Hexavalent chromium at site of Salem school; administrators say - KPTV - FOX 12

Hexavalent chromium at site of Salem school; administrators say students are safe

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The Career Technical Education Center in Salem. (KPTV) The Career Technical Education Center in Salem. (KPTV)
The Career Technical Education Center in Salem. (KPTV) The Career Technical Education Center in Salem. (KPTV)

Hexavalent chromium is in the soil and in the groundwater on a site in Salem that used to be a metal fabrication company, but is now being used as a school.

The Salem-Keizer School District opened the Career Technical Education Center on the site on Portland Road Northeast in the fall of 2015.

The toxic chemical has been present on the site for years, and in most places is sealed off by concrete or asphalt, eliminating the risk for exposure. Because the ground water is not used for drinking water, there’s no risk of exposure there either.

But recent tests also showed the chemical in the soil under open, grassy areas which have since been fenced off as a precaution.

A district spokesperson said they learned of the contamination in 2014 – before the school ever opened – but environmental reports and consultants (hired by both by the district and the building owner) assured them it was safe.

The district maintains it still is.

School operations there will continue as normal, and the district says its 350 students and 22 staff at the site have not been exposed.

The school district is just the tenant of the site. The building is owned by Mountain West Investments, and the land is owned by Suntek Oregon, LLC – both private companies.

An environmental consulting firm, EVREN Northwest, Inc., reviewed the recent test samples and found “the current physical barrier and constraints… make the building and site safe for staff and students.”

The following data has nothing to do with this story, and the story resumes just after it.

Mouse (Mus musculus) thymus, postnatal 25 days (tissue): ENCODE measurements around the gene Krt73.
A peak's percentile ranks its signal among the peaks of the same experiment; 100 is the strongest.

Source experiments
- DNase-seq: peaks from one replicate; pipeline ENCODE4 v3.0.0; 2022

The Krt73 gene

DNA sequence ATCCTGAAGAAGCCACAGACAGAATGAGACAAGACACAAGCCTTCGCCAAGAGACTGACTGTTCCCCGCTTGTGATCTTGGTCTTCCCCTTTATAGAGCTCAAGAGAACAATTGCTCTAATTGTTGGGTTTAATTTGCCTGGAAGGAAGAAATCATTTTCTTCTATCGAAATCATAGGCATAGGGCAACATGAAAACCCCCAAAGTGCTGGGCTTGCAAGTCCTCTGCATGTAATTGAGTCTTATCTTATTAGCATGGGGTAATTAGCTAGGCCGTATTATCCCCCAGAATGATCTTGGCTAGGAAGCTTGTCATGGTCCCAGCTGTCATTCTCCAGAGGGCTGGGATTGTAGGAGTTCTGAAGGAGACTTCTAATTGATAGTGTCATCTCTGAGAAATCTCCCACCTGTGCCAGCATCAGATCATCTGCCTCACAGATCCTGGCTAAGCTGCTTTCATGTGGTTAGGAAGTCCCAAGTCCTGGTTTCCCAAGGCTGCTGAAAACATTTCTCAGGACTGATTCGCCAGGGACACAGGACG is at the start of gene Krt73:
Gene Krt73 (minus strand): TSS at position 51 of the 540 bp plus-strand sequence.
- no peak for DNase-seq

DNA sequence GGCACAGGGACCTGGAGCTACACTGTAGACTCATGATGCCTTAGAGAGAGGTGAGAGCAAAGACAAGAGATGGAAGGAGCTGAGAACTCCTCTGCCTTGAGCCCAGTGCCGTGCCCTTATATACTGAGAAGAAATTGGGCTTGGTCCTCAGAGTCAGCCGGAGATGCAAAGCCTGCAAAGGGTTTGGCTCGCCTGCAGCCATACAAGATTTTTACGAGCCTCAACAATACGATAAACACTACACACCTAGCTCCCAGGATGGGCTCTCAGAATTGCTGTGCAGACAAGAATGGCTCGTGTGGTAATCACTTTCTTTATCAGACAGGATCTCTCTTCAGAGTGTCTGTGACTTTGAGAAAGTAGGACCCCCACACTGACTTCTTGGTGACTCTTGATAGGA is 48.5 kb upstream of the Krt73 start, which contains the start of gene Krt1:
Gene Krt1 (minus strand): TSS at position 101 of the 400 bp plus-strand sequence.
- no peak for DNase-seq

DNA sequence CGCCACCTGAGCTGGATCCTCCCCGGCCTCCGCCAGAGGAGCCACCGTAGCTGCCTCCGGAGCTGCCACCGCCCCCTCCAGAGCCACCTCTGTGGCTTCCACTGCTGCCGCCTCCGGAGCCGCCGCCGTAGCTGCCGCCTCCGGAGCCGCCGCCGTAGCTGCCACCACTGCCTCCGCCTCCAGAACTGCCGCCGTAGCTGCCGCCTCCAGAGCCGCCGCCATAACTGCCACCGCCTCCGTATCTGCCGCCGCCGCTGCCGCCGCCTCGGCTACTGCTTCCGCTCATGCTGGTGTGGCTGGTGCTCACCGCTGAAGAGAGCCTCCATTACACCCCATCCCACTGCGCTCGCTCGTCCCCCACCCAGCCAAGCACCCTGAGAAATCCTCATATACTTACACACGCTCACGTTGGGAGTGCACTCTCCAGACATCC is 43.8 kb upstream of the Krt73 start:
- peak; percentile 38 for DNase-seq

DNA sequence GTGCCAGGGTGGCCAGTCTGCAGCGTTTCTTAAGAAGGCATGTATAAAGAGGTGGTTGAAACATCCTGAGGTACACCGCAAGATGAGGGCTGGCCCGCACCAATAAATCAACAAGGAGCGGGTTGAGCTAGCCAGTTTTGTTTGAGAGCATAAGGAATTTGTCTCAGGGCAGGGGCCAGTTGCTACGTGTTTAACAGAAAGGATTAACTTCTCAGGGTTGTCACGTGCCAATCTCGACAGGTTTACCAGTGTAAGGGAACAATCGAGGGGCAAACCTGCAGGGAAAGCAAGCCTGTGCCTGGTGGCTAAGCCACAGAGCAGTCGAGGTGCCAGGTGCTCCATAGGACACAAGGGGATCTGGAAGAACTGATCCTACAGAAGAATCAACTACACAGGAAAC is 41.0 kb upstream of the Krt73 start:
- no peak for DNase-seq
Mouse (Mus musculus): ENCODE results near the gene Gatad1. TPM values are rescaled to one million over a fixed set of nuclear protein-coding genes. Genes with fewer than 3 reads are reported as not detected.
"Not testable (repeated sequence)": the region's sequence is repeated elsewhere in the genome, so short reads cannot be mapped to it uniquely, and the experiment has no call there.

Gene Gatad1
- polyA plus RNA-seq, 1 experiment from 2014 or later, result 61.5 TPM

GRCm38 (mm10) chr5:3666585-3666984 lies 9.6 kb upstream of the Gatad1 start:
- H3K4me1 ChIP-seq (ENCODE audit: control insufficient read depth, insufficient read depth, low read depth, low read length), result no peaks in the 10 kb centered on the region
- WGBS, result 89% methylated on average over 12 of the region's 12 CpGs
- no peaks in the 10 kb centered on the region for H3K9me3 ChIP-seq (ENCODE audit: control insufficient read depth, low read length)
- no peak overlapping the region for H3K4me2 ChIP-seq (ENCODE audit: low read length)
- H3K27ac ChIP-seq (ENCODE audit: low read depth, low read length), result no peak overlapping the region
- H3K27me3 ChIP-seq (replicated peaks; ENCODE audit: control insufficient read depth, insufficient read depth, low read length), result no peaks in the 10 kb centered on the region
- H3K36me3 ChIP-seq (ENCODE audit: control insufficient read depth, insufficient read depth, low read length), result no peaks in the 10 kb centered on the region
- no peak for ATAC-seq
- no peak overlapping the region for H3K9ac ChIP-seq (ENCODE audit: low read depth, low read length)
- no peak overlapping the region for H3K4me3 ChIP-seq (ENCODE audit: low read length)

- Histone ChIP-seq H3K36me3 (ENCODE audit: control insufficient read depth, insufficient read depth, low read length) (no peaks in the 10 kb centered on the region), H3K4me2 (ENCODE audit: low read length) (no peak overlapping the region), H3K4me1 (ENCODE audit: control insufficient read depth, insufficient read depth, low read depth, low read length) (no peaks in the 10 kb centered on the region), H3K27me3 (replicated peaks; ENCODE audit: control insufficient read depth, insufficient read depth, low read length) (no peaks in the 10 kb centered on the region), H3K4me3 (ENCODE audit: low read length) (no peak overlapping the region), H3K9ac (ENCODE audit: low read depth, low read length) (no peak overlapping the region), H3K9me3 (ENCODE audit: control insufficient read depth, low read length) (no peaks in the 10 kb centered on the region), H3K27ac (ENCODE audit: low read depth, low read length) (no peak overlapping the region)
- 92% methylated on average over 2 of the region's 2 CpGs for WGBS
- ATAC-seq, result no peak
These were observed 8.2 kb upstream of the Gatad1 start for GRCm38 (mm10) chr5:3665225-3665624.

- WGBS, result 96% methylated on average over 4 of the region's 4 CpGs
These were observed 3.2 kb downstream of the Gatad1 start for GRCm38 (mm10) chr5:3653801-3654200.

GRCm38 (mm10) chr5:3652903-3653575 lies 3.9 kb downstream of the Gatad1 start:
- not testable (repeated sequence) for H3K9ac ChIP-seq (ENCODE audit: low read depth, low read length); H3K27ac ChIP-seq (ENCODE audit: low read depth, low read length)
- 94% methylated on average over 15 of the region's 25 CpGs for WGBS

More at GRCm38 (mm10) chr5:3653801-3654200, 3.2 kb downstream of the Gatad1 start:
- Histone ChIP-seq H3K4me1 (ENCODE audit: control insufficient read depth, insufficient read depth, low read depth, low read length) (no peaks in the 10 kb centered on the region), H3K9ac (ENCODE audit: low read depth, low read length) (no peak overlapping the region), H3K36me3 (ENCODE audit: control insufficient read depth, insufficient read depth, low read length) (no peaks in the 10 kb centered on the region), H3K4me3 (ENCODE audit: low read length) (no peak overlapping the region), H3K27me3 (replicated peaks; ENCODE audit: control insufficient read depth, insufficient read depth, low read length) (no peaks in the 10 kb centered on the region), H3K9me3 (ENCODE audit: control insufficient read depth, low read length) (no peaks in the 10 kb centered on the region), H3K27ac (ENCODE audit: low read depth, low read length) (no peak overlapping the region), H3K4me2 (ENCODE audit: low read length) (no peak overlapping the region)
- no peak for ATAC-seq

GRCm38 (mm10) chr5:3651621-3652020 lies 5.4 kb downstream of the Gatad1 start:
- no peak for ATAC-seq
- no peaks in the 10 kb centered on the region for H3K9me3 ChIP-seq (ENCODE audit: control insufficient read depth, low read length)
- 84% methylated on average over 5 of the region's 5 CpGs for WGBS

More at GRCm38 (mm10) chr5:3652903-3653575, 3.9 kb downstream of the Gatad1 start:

Superintendent Christy Perry agreed, writing in a letter to CTEC parents: “This chemical can be dangerous in some situations, but in this case is being managed and does not pose a risk.”

The Oregon Department of Environmental Quality told Fox 12 it just learned of the recent test results on Wednesday and is now working to reach all the parties involved.

A spokesperson for the DEQ said the site has been on their radar since 1987 when the EPA did a routine assessment. Details of that assessment weren’t immediately available, but a spokesperson said the indication was that there was a low level of risk.

While there is no requirement for private land or business owners to notify the DEQ of contamination in cases like this, the DEQ also said risk is based on current and future use at any given site and they didn’t know it would be used for a school.

The DEQ’s standard soil screening level for hexavalent chromium is 0.30 ppm (parts per million) at a residential property. Urban residential guidelines allow for 0.67 ppm and an occupational site would give even more flexibility, with a standard screening level of 6.30 ppm.  There is no category for a school.

In contrast, the screening level for standard chromium is 120,000 ppm.

The exact levels that were found at the CTEC site have not been released.

Hexavalent chromium is the same carcinogen made famous in the Erin Brockovich movie about groundwater contamination in Hinkley, California. It’s also the same heavy metal found in the air in southeast Portland earlier this year.

To learn more, visit: http://www.salkeiz.k12.or.us/story/ctec-environmental-testing-information or http://www.deq.state.or.us/Webdocs/Forms/Output/FPController.ashx?SourceId=220&SourceIdType=11.

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